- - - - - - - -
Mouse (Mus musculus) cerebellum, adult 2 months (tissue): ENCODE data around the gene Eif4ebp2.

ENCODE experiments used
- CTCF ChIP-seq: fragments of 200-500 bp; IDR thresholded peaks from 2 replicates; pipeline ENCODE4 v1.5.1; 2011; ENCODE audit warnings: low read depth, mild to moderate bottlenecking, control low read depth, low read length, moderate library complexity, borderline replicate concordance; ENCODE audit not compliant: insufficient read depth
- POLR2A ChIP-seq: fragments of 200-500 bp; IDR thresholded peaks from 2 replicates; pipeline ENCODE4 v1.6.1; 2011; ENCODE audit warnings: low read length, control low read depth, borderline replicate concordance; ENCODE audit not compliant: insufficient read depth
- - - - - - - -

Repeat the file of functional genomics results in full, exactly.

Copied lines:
Mouse (Mus musculus) cerebellum, adult 2 months (tissue): ENCODE data around the gene Eif4ebp2.

ENCODE experiments used
- CTCF ChIP-seq: fragments of 200-500 bp; IDR thresholded peaks from 2 replicates; pipeline ENCODE4 v1.5.1; 2011; ENCODE audit warnings: low read depth, mild to moderate bottlenecking, control low read depth, low read length, moderate library complexity, borderline replicate concordance; ENCODE audit not compliant: insufficient read depth
- POLR2A ChIP-seq: fragments of 200-500 bp; IDR thresholded peaks from 2 replicates; pipeline ENCODE4 v1.6.1; 2011; ENCODE audit warnings: low read length, control low read depth, borderline replicate concordance; ENCODE audit not compliant: insufficient read depth